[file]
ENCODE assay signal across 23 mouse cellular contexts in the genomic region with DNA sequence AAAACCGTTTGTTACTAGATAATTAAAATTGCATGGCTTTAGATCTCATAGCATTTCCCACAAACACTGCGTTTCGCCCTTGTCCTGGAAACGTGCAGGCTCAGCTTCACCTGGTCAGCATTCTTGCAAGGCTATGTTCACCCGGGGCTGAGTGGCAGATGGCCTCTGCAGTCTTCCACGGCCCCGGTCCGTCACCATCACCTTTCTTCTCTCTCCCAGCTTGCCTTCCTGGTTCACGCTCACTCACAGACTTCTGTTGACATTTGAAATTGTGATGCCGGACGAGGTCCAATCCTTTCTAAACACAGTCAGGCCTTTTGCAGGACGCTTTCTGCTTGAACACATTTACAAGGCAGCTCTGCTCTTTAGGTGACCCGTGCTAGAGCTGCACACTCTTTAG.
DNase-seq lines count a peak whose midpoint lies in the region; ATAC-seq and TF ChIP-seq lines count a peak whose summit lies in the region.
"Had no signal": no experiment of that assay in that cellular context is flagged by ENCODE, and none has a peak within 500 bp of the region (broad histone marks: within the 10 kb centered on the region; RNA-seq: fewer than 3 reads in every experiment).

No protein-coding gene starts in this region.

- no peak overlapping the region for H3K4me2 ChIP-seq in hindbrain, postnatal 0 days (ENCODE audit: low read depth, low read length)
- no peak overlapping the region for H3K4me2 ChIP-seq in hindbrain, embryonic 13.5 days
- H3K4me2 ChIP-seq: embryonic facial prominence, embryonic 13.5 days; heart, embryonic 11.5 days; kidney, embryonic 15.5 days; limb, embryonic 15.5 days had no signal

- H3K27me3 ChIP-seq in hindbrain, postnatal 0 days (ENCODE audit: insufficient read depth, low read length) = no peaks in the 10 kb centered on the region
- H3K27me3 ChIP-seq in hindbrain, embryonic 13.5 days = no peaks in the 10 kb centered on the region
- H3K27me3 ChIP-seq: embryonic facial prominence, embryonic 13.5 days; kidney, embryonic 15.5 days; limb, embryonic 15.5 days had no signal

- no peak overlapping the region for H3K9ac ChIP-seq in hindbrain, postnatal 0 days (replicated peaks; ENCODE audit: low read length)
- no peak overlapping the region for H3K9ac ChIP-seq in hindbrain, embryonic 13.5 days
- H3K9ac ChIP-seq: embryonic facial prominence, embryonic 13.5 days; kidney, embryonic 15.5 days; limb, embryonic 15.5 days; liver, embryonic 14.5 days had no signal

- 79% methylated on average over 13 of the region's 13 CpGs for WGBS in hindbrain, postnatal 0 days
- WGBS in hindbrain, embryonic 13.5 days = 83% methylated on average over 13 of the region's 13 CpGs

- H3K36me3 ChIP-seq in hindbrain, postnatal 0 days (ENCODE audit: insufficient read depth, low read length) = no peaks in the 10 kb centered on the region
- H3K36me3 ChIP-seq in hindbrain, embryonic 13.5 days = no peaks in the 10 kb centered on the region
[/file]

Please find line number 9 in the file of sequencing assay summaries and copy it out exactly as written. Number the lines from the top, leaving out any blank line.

- H3K27me3 ChIP-seq in hindbrain, embryonic 13.5 days = no peaks in the 10 kb centered on the region